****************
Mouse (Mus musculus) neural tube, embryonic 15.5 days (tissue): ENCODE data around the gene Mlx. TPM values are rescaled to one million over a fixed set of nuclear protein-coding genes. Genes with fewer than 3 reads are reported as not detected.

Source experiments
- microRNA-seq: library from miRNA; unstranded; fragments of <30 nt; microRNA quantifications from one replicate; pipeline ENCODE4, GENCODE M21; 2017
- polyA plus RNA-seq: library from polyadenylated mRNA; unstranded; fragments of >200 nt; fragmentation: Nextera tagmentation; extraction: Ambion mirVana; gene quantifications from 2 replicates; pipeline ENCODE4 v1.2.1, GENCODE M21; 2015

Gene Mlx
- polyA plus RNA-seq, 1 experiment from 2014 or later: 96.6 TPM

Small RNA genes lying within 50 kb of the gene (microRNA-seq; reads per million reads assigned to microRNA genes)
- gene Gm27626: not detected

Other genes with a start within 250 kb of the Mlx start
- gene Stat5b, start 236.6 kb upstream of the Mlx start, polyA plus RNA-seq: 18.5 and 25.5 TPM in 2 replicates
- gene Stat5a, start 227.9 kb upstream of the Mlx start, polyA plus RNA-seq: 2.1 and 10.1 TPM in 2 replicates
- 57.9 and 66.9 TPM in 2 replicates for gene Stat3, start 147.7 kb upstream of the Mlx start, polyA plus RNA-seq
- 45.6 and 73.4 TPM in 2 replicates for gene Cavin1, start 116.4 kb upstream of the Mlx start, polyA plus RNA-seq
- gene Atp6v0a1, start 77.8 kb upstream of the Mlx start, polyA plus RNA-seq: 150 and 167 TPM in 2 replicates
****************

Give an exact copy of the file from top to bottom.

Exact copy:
Mouse (Mus musculus) neural tube, embryonic 15.5 days (tissue): ENCODE data around the gene Mlx. TPM values are rescaled to one million over a fixed set of nuclear protein-coding genes. Genes with fewer than 3 reads are reported as not detected.

Source experiments
- microRNA-seq: library from miRNA; unstranded; fragments of <30 nt; microRNA quantifications from one replicate; pipeline ENCODE4, GENCODE M21; 2017
- polyA plus RNA-seq: library from polyadenylated mRNA; unstranded; fragments of >200 nt; fragmentation: Nextera tagmentation; extraction: Ambion mirVana; gene quantifications from 2 replicates; pipeline ENCODE4 v1.2.1, GENCODE M21; 2015

Gene Mlx
- polyA plus RNA-seq, 1 experiment from 2014 or later: 96.6 TPM

Small RNA genes lying within 50 kb of the gene (microRNA-seq; reads per million reads assigned to microRNA genes)
- gene Gm27626: not detected

Other genes with a start within 250 kb of the Mlx start
- gene Stat5b, start 236.6 kb upstream of the Mlx start, polyA plus RNA-seq: 18.5 and 25.5 TPM in 2 replicates
- gene Stat5a, start 227.9 kb upstream of the Mlx start, polyA plus RNA-seq: 2.1 and 10.1 TPM in 2 replicates
- 57.9 and 66.9 TPM in 2 replicates for gene Stat3, start 147.7 kb upstream of the Mlx start, polyA plus RNA-seq
- 45.6 and 73.4 TPM in 2 replicates for gene Cavin1, start 116.4 kb upstream of the Mlx start, polyA plus RNA-seq
- gene Atp6v0a1, start 77.8 kb upstream of the Mlx start, polyA plus RNA-seq: 150 and 167 TPM in 2 replicates